A higher Loyalty – Truth, Lies and Leadership by James Comey – Book Review and Summary

Book Review and Summary – A Higher Loyalty – Truth, Lies and Leadership by James Comey788px-A_Higher_Loyalty_James_Comey

An interesting and burning autobiography, A Higher Loyalty: Truth, Lies, and Leadership by James Comey, the former Director of the Federal Bureau of Investigation (FBI) was published on April 17, 2018. Since then it has been causing great ripples around the globe on how has it been around FBI and the US President Donald Trump. He has been openly compared with a Mafia boss in this book.
As people say “He knows he may never be forgiven by Hillary Clinton and Donald Trump for what he did and did not – in the 2016 elections “. The book appears to be totally an appeal to people to try to understand his side of the story. Sometimes it may sound like a revenge as well. He depicted himself as a decent and thoughtful leader but a servant who accepts and learns from mistakes. As with the latest code of super conduct of leadership has been abuzz, Humility – Confidence – Listen are depicted as pillars. Undoubtedly well said.

Both in support and against may or may not agree with what has been told in the book.

He tells that “This president is unethical, and untethered to truth and institutional values,” . “His leadership is transactional, ego driven and about personal loyalty.” Even in the epilogue, he says “Forest fires, as painful as they can be, bring growth,”. He was bullied as a child, disgusted by the dreary capo di tutti capi who squats behind the Resolute desk, an absurd symbol of a dangerous and vicious era.

A February 2017 meeting in the White House with Trump and then chief of staff Reince Priebus left Comey recalling his days as a federal prosecutor facing off against the Mob: “The silent circle of assent. The boss in complete control. The loyalty oaths. The us-versus-them worldview. The lying about all things, large and small, in service to some code of loyalty that put the organization above morality and above the truth.” An earlier visit to Trump Tower in January made Comey think about the New York Mafia social clubs he knew as a Manhattan prosecutor in the 1980s and 1990s — “The Ravenite. The Palma Boys. Café Giardino.”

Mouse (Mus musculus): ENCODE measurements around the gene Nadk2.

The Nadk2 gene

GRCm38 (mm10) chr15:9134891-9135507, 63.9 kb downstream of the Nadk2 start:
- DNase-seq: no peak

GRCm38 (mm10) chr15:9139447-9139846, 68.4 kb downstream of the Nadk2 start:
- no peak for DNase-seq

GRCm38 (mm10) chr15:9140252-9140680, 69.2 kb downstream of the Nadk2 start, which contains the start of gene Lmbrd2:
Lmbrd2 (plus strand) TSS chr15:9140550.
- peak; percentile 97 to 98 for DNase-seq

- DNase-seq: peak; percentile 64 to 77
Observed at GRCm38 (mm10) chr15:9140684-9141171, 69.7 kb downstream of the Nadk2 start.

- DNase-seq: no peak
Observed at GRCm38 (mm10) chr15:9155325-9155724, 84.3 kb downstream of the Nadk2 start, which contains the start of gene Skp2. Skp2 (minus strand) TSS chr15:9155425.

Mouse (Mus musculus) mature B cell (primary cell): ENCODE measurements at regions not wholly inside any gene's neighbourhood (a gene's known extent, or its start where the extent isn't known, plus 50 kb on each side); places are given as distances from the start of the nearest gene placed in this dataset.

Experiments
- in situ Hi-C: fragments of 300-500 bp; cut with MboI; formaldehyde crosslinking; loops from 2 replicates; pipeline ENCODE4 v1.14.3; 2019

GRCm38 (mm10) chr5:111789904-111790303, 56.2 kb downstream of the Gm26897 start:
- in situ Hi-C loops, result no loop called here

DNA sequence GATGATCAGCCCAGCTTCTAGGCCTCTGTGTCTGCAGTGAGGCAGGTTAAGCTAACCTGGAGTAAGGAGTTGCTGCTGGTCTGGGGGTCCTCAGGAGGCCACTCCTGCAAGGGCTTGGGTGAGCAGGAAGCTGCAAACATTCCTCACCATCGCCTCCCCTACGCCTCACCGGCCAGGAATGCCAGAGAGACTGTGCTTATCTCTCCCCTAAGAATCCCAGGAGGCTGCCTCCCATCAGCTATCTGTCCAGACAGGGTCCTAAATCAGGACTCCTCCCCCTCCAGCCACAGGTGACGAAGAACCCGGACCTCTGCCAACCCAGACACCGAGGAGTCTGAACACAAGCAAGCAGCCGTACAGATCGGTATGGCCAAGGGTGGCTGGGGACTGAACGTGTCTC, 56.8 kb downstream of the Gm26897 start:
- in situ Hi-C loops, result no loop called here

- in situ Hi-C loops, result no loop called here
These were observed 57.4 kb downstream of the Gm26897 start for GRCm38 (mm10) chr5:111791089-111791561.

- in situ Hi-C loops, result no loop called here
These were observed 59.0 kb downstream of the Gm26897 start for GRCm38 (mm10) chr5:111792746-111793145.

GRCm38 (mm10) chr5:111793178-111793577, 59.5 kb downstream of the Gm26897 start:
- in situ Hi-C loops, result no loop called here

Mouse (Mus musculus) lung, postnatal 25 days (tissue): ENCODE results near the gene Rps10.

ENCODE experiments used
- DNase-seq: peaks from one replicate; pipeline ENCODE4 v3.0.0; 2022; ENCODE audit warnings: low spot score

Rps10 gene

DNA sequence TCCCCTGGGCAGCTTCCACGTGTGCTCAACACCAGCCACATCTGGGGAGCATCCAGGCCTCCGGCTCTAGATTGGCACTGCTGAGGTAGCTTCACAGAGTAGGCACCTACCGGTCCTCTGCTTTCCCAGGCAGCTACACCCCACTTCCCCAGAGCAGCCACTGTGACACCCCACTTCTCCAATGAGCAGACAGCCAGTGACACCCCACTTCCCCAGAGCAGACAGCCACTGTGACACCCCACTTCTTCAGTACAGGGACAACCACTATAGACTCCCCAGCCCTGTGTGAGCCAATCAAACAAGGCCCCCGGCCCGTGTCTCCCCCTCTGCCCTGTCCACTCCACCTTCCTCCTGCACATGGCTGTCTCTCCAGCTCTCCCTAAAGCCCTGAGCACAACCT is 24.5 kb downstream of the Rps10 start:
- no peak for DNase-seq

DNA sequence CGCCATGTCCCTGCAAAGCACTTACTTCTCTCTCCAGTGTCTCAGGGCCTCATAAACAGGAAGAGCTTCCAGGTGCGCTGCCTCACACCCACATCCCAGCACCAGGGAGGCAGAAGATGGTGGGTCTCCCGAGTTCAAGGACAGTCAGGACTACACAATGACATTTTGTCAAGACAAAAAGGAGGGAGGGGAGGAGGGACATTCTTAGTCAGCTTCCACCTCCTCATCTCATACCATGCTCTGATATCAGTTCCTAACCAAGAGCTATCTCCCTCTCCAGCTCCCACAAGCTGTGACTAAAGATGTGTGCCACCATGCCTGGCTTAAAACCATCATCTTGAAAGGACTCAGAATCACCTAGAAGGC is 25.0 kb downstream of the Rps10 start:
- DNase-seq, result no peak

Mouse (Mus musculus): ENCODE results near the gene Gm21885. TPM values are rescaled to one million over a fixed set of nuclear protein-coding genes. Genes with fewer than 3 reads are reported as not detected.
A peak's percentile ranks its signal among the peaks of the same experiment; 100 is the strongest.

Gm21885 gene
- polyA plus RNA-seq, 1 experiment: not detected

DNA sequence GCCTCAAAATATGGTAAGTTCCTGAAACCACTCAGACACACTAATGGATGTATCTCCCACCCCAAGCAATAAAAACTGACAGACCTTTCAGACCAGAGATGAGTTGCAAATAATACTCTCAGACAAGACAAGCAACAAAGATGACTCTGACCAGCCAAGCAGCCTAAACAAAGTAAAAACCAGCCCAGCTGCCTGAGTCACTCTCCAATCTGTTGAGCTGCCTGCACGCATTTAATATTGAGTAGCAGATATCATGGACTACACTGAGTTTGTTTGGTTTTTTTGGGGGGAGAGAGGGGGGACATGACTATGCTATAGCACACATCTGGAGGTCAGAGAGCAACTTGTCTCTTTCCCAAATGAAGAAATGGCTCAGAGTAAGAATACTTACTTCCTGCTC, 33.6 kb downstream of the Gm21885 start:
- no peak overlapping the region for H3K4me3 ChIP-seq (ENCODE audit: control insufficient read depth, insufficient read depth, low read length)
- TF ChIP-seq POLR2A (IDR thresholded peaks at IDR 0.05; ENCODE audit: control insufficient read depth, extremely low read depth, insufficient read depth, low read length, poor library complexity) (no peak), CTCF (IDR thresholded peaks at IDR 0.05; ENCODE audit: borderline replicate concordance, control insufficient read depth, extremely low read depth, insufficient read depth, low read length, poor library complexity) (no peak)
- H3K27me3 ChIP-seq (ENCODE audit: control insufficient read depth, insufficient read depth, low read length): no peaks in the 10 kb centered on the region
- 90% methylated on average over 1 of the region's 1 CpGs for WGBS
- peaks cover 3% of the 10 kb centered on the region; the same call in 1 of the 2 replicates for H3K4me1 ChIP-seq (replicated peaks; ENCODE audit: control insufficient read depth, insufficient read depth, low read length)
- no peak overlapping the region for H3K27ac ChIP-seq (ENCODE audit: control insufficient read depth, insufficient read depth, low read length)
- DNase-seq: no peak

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He writes, “We are experiencing a dangerous time in our country, with a political environment where basic facts are disputed, fundamental truth is questioned, lying is normalized and unethical behavior is ignored, excused or rewarded.”. It is mentioned that Comey doesn’t recall seeing him laugh, ever. Also mentioned that as an “inability”. He goes further as he saddens to see this in a leader, and scary in a president

But Comey, is however, as a A Higher Loyalty demonstrates again and again, at heart a Christian moralist, influenced by theologians such as Reinhold Niebuhr. “I can be stubborn, prideful, overconfident and driven by ego,” Comey admits at the start of the book. A Higher Loyalty is at once an earnest, exculpatory confession – justifying his actions in controversies from torture and surveillance programmes under George W Bush to the investigation into Hillary Clinton’s emails during the 2016 election – and a jeremiad against a national leader “untethered to the truth”.

One of Comey’s overriding missions is the long-term safeguarding of the FBI’s independence from being “waist-deep in the shit” of the Washington cross-fire, to rebuild public trust in such institutions. But there’s also an implicit hope that Trump, whom he describes as a “forest fire”, will finally immolate himself for provably obstructing justice.

Trump’s attempts to sway the inquiry into Michael Flynn – the former national security adviser who pleaded guilty to lying about conversations with the Russian ambassador – are here laid out in disquieting detail. Trump’s impulsive decision to fire Comey unleashed a potentially lethal nemesis in the form of special counsel Robert Mueller, who may finally bring him down. As Comey makes clear, such is Trump’s “unique brand of chaos.”